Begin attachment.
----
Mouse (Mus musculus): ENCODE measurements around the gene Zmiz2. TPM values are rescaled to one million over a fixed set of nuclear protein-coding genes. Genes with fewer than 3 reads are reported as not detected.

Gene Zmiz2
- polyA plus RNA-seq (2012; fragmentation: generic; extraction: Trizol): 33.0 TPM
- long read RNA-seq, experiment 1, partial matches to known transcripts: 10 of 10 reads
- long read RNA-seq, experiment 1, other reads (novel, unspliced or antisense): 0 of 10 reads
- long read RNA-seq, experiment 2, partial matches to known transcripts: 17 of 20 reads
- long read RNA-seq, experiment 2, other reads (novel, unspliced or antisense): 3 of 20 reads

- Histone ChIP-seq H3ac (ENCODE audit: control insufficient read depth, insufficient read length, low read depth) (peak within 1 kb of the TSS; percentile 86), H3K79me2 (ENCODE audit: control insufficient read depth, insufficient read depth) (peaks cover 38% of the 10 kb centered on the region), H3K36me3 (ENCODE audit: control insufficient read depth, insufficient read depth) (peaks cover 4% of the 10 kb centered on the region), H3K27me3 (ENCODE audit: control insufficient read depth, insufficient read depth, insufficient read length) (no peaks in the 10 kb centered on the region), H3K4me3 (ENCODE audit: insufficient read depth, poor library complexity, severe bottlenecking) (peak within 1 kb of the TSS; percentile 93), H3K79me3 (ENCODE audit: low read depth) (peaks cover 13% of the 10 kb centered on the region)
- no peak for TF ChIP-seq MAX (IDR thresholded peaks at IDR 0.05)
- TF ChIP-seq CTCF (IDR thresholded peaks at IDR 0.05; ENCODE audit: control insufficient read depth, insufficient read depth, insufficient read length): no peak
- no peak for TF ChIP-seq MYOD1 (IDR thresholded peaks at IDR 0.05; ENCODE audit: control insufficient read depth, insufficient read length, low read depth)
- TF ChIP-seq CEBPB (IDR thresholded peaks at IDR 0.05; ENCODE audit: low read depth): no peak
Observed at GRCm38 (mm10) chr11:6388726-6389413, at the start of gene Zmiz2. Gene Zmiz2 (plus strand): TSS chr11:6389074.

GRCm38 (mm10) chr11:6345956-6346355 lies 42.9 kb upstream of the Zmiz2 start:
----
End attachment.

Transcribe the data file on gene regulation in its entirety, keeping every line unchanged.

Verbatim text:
Mouse (Mus musculus): ENCODE measurements around the gene Zmiz2. TPM values are rescaled to one million over a fixed set of nuclear protein-coding genes. Genes with fewer than 3 reads are reported as not detected.

Gene Zmiz2
- polyA plus RNA-seq (2012; fragmentation: generic; extraction: Trizol): 33.0 TPM
- long read RNA-seq, experiment 1, partial matches to known transcripts: 10 of 10 reads
- long read RNA-seq, experiment 1, other reads (novel, unspliced or antisense): 0 of 10 reads
- long read RNA-seq, experiment 2, partial matches to known transcripts: 17 of 20 reads
- long read RNA-seq, experiment 2, other reads (novel, unspliced or antisense): 3 of 20 reads

- Histone ChIP-seq H3ac (ENCODE audit: control insufficient read depth, insufficient read length, low read depth) (peak within 1 kb of the TSS; percentile 86), H3K79me2 (ENCODE audit: control insufficient read depth, insufficient read depth) (peaks cover 38% of the 10 kb centered on the region), H3K36me3 (ENCODE audit: control insufficient read depth, insufficient read depth) (peaks cover 4% of the 10 kb centered on the region), H3K27me3 (ENCODE audit: control insufficient read depth, insufficient read depth, insufficient read length) (no peaks in the 10 kb centered on the region), H3K4me3 (ENCODE audit: insufficient read depth, poor library complexity, severe bottlenecking) (peak within 1 kb of the TSS; percentile 93), H3K79me3 (ENCODE audit: low read depth) (peaks cover 13% of the 10 kb centered on the region)
- no peak for TF ChIP-seq MAX (IDR thresholded peaks at IDR 0.05)
- TF ChIP-seq CTCF (IDR thresholded peaks at IDR 0.05; ENCODE audit: control insufficient read depth, insufficient read depth, insufficient read length): no peak
- no peak for TF ChIP-seq MYOD1 (IDR thresholded peaks at IDR 0.05; ENCODE audit: control insufficient read depth, insufficient read length, low read depth)
- TF ChIP-seq CEBPB (IDR thresholded peaks at IDR 0.05; ENCODE audit: low read depth): no peak
Observed at GRCm38 (mm10) chr11:6388726-6389413, at the start of gene Zmiz2. Gene Zmiz2 (plus strand): TSS chr11:6389074.

GRCm38 (mm10) chr11:6345956-6346355 lies 42.9 kb upstream of the Zmiz2 start: